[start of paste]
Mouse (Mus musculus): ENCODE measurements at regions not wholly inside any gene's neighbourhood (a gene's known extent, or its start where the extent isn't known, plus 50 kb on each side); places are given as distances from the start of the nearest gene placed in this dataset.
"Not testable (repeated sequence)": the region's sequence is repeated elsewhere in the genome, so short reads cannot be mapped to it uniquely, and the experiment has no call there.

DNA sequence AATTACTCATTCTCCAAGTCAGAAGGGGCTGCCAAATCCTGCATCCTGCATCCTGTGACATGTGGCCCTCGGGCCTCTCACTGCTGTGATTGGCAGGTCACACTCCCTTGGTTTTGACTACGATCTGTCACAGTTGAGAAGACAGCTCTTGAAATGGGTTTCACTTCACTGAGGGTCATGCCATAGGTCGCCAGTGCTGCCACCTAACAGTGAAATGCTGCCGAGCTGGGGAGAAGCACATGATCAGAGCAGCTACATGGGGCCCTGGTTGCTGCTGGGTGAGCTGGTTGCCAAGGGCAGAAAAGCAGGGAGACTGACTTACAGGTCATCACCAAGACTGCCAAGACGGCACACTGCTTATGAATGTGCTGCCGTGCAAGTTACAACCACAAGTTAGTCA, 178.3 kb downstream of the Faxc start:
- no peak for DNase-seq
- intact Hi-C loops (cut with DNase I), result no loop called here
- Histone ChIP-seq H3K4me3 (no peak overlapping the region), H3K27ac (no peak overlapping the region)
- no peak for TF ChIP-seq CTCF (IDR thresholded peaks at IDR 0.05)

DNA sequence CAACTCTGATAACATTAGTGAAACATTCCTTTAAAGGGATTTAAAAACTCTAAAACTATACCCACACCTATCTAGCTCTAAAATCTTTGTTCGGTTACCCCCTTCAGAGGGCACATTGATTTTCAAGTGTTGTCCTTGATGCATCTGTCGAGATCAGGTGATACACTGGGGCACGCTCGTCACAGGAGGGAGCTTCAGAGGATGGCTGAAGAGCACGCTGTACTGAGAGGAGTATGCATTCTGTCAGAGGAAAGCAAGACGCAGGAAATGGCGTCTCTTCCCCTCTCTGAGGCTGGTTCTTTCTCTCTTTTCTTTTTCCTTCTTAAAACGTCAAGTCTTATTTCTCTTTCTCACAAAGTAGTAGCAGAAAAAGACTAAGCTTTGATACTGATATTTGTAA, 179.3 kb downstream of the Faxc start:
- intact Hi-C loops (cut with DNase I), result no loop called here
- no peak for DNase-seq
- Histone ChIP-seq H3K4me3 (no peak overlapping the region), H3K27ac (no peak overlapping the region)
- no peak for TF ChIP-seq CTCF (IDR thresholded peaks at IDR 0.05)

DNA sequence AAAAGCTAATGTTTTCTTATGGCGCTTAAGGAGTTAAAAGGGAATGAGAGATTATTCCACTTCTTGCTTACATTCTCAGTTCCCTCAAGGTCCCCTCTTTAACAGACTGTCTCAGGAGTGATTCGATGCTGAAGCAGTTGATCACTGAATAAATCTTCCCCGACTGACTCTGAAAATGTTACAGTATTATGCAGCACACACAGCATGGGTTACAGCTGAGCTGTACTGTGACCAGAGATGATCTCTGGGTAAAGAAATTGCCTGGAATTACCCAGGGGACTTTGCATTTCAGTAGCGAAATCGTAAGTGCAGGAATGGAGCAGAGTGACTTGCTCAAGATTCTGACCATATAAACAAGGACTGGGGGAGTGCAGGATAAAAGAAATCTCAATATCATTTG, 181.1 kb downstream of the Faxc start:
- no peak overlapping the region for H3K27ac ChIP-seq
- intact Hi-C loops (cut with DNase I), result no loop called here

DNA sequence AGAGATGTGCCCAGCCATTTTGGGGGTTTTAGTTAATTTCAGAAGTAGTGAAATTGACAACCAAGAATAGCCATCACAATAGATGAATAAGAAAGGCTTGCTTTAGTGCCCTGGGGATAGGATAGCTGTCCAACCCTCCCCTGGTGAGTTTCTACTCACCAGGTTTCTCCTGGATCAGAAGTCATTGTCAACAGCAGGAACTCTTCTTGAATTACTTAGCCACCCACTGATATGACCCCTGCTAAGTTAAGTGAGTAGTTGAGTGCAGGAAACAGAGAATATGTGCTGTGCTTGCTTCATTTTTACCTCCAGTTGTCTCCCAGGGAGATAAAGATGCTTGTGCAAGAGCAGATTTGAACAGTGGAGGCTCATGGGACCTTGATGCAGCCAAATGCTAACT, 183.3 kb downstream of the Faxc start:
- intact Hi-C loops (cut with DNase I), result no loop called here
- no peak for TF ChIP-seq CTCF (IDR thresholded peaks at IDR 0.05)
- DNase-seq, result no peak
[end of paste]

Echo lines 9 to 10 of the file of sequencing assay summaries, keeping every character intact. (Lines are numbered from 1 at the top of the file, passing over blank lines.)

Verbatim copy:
- intact Hi-C loops (cut with DNase I), result no loop called here
- no peak for DNase-seq